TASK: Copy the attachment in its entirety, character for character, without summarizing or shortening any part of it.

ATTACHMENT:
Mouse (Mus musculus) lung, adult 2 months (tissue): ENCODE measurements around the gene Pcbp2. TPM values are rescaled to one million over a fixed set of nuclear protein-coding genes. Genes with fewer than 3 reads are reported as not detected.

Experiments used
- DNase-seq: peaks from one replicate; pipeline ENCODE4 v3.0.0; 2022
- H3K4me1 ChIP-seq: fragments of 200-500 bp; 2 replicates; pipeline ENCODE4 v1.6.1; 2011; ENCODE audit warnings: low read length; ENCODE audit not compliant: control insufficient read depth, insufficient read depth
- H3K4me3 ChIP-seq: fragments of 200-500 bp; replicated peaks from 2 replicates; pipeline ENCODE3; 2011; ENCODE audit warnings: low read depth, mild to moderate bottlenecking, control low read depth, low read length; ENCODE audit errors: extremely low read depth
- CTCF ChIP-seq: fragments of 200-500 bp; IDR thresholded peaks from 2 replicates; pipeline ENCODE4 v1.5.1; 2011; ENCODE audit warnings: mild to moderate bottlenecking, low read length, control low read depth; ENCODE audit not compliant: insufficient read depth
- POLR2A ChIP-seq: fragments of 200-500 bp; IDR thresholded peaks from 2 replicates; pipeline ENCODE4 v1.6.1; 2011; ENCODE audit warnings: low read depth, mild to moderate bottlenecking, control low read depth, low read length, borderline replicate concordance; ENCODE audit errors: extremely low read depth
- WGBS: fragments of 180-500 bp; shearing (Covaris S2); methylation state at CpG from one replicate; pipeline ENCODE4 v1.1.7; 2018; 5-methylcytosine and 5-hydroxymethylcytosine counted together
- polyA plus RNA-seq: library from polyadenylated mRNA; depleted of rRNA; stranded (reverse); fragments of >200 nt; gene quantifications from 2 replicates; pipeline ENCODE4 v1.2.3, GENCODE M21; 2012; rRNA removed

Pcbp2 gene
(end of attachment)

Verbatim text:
Mouse (Mus musculus) lung, adult 2 months (tissue): ENCODE measurements around the gene Pcbp2. TPM values are rescaled to one million over a fixed set of nuclear protein-coding genes. Genes with fewer than 3 reads are reported as not detected.

Experiments used
- DNase-seq: peaks from one replicate; pipeline ENCODE4 v3.0.0; 2022
- H3K4me1 ChIP-seq: fragments of 200-500 bp; 2 replicates; pipeline ENCODE4 v1.6.1; 2011; ENCODE audit warnings: low read length; ENCODE audit not compliant: control insufficient read depth, insufficient read depth
- H3K4me3 ChIP-seq: fragments of 200-500 bp; replicated peaks from 2 replicates; pipeline ENCODE3; 2011; ENCODE audit warnings: low read depth, mild to moderate bottlenecking, control low read depth, low read length; ENCODE audit errors: extremely low read depth
- CTCF ChIP-seq: fragments of 200-500 bp; IDR thresholded peaks from 2 replicates; pipeline ENCODE4 v1.5.1; 2011; ENCODE audit warnings: mild to moderate bottlenecking, low read length, control low read depth; ENCODE audit not compliant: insufficient read depth
- POLR2A ChIP-seq: fragments of 200-500 bp; IDR thresholded peaks from 2 replicates; pipeline ENCODE4 v1.6.1; 2011; ENCODE audit warnings: low read depth, mild to moderate bottlenecking, control low read depth, low read length, borderline replicate concordance; ENCODE audit errors: extremely low read depth
- WGBS: fragments of 180-500 bp; shearing (Covaris S2); methylation state at CpG from one replicate; pipeline ENCODE4 v1.1.7; 2018; 5-methylcytosine and 5-hydroxymethylcytosine counted together
- polyA plus RNA-seq: library from polyadenylated mRNA; depleted of rRNA; stranded (reverse); fragments of >200 nt; gene quantifications from 2 replicates; pipeline ENCODE4 v1.2.3, GENCODE M21; 2012; rRNA removed

Pcbp2 gene